Photogravure booklet stamps
The 5d "Sword of Light" stamps from the stamp books can be distinguished from the sheet printings by the naked eye. Most notable is the difference in the shading of the mandorla: the oval shape around the Sword of Light. The shading on the stamps from the stamp book is uneven, whereas that on the sheet stamps is even. As a result, the impression of the latter appears much finer than that of the former. Below image shows the booklet stamp with the binding margin attached on the left and the sheet stamp on the right.
The shading above the value tablets and inscription outside the mandorla is better defined on the stamps from the stamp books than on the sheet stamps.
The panes of the stamp books were printed in sheets containing columns of panes. Alternating columns were printed in opposite directions with a gutter margin between columns of panes printed inverted and upright. The stamps from the panes with inverted printing had the watermark inverted in relation to the design.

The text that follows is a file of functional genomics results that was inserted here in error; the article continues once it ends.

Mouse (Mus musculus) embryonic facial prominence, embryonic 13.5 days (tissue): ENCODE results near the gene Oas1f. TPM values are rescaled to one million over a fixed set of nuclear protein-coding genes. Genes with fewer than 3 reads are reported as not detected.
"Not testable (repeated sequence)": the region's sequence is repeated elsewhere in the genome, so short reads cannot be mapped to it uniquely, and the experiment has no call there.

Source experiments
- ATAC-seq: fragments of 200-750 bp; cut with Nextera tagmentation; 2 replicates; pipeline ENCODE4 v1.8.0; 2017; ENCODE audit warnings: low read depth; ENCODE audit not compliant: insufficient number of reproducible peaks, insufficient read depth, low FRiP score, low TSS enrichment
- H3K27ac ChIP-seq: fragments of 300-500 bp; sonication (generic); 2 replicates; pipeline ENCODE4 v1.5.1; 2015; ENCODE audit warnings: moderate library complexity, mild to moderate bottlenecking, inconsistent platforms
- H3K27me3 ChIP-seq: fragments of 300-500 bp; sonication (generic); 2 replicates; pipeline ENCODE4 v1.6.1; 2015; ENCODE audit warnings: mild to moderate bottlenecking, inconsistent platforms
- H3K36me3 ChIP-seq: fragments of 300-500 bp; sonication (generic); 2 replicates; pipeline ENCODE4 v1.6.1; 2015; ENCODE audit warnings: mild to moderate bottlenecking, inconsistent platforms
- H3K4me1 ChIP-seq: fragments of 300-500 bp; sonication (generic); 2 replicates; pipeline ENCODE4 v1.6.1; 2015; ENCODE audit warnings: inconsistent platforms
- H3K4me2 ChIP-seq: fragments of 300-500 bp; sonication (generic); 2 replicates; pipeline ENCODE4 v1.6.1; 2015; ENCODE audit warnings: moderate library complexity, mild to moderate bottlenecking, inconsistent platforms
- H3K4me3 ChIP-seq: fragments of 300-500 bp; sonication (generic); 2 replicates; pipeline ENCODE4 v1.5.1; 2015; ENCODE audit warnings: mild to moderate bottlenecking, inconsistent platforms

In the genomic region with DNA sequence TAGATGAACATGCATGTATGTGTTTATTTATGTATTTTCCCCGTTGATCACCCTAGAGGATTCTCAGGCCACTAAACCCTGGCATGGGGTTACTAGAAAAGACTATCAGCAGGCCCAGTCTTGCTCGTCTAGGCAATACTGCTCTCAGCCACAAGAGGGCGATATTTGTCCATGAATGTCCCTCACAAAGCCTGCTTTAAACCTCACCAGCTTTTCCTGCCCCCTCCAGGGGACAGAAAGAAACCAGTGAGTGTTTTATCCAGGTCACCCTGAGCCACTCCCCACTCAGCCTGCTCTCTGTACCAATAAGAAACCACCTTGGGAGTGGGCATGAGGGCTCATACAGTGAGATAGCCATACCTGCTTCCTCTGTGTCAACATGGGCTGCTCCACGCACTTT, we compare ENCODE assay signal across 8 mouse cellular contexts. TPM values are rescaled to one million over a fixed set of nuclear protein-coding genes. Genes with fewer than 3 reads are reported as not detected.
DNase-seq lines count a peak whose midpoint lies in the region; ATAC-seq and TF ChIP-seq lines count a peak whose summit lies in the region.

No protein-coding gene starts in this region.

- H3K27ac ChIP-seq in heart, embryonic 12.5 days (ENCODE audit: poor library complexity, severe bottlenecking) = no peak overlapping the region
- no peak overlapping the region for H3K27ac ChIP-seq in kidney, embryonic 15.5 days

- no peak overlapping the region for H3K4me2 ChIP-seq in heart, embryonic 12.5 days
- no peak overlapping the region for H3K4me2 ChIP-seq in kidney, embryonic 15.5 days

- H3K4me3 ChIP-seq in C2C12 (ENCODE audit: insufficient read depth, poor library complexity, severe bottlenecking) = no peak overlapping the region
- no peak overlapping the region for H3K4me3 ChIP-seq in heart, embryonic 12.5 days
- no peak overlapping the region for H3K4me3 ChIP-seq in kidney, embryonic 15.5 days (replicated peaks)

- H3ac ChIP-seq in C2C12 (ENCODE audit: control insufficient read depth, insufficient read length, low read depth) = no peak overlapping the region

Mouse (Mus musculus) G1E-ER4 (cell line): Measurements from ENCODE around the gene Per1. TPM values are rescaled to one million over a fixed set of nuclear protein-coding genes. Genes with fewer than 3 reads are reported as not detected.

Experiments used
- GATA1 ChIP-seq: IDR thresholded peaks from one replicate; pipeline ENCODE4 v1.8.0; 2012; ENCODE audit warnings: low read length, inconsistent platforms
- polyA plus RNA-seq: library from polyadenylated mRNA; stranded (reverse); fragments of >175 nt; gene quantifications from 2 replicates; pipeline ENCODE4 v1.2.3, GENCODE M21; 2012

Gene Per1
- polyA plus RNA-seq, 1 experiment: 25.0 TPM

In the case of these stamps, I find that holding the stamps against a dark background with a light source at a 90-degree angle better shows the watermarks than scanned against a black background.
The vertical gutter margin between the columns was cut into two halves that served as binding margins. Once turned the right way up, all panes had this binding margin to the left of the stamps. Below image gives an impression of what the gutter would have looked like.
The diagonal lines printed in the gutter margin prevented the illegitimate use of the watermarked paper. They would be continuous across the full gutter margin.